(1) Nalini Kumar, ‘Community Driven Development: Lessons from the Sahel, an Analytical Review’ Working Paper, The World Bank Operations Evaluation Department, 2003 p. iii
(2) Anne Carlin, ‘Rush to Reengagement in Afghanistan: The IFIs Post-Conflict Agenda’, Bank Information Center, (December 2003)
(3) World Bank, ‘CEP 1 Project Appraisal Document’ (2000) p. 2
(4) A nation-wide consultation for Timor-Leste’s National Development Plan organized over 1000 forums covering more than 38,000 Timorese citizens. They produced the 20-year national vision for the country; identifying education, health and employment as the top priorities.
(5) ‘Timor Leste: Poverty in a New Nation: Analysis for Action’, National Poverty Assessment Project, (May 2003), p. 75
(6) ‘The 2001 Survey of Sucos: Initial Analysis and Implications for Poverty Reduction’, ETTA, ADB, World Bank and UNDP, (October 2001) p. 39
(7) World Bank, ‘CEP 1 Project Appraisal Document’ (2000), p. 9
(8) See Chapter Six of ‘Depoliticizing Development: The World Bank and Social Capital’, John Harris, Left Word (October 2002) New Delhi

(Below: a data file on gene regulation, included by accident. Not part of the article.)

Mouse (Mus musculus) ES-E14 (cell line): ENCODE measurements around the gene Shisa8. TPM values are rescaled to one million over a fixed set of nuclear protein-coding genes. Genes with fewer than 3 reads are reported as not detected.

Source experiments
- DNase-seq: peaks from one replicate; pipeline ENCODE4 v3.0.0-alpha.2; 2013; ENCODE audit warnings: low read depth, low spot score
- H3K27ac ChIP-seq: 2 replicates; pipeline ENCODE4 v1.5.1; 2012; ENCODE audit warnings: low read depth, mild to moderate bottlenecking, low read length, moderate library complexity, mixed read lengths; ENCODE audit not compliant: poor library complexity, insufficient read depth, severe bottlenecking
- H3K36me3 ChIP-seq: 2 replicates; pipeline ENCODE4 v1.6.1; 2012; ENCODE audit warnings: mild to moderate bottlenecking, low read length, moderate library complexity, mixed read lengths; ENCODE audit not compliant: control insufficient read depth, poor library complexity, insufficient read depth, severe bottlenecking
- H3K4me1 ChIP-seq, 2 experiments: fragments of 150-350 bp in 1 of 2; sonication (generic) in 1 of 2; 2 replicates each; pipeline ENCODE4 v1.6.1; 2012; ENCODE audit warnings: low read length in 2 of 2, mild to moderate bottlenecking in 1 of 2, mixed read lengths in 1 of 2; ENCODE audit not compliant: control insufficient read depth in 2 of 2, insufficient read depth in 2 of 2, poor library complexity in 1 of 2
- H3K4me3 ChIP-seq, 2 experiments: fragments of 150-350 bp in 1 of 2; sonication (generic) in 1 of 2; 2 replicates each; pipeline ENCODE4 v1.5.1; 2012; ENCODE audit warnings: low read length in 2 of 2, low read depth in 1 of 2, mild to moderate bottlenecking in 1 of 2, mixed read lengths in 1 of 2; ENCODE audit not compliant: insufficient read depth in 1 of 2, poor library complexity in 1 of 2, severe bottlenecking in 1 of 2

(9) See ‘East Timor Community Development Review Report’, Community Development Working Group (December 2001)
(10) World Bank, ‘CEP 1 Project Appraisal Document One’ (2000) p. 9
(11) Tanya Hohe and Sofi Ospina, ‘Traditional Power Structures and the Community Empowerment and Local Governance Project: Final Report’ (June, 2001) p. 55
(12) World Bank, ‘CEP 3 Project Appraisal Document’, (2002), p. 39
(13) Tim Kessler, ‘Review of World Development Report 2004, “Making Services Work for the Poor”’, taken from (January 2004)
(14) World Bank, ‘Background Paper to the Timor-Leste and Development Partners Meeting, Annex 3: Key Issues in Expenditure Policy and Management’, Dili (3rd-5th December, 2003) p. 25
(15) The 2001 Survey of Sucos, above n. (7) p. 59
(16) UNDP ‘Timor-Leste National Human Development Report’ (2002),
(17) For a thorough dissection of social capital and how Bank-led economics is colonising the social sciences, see Ben Fine, ‘It Ain’t Social, It Ain’t Capital and It Ain’t Africa’, Studia Africa, No. 13, 2002, pp. 18-33